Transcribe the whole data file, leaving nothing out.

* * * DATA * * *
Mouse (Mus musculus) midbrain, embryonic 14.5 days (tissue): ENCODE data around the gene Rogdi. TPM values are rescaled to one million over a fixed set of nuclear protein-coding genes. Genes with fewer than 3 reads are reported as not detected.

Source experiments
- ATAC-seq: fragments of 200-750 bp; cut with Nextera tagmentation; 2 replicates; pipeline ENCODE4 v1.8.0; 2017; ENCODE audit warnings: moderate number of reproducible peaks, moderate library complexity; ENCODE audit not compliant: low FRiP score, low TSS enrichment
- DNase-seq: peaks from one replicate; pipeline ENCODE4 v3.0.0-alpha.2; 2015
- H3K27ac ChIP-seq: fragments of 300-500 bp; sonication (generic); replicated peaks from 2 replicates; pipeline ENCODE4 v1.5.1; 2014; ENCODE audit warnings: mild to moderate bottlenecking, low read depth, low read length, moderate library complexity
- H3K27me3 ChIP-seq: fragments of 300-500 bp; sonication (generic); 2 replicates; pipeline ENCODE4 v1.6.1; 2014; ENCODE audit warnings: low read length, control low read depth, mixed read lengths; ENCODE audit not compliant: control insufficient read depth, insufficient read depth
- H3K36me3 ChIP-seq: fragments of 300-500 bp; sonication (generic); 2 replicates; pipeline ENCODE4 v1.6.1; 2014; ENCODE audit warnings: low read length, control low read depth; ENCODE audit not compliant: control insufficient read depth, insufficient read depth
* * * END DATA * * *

Mouse (Mus musculus) midbrain, embryonic 14.5 days (tissue): ENCODE data around the gene Rogdi. TPM values are rescaled to one million over a fixed set of nuclear protein-coding genes. Genes with fewer than 3 reads are reported as not detected.

Source experiments
- ATAC-seq: fragments of 200-750 bp; cut with Nextera tagmentation; 2 replicates; pipeline ENCODE4 v1.8.0; 2017; ENCODE audit warnings: moderate number of reproducible peaks, moderate library complexity; ENCODE audit not compliant: low FRiP score, low TSS enrichment
- DNase-seq: peaks from one replicate; pipeline ENCODE4 v3.0.0-alpha.2; 2015
- H3K27ac ChIP-seq: fragments of 300-500 bp; sonication (generic); replicated peaks from 2 replicates; pipeline ENCODE4 v1.5.1; 2014; ENCODE audit warnings: mild to moderate bottlenecking, low read depth, low read length, moderate library complexity
- H3K27me3 ChIP-seq: fragments of 300-500 bp; sonication (generic); 2 replicates; pipeline ENCODE4 v1.6.1; 2014; ENCODE audit warnings: low read length, control low read depth, mixed read lengths; ENCODE audit not compliant: control insufficient read depth, insufficient read depth
- H3K36me3 ChIP-seq: fragments of 300-500 bp; sonication (generic); 2 replicates; pipeline ENCODE4 v1.6.1; 2014; ENCODE audit warnings: low read length, control low read depth; ENCODE audit not compliant: control insufficient read depth, insufficient read depth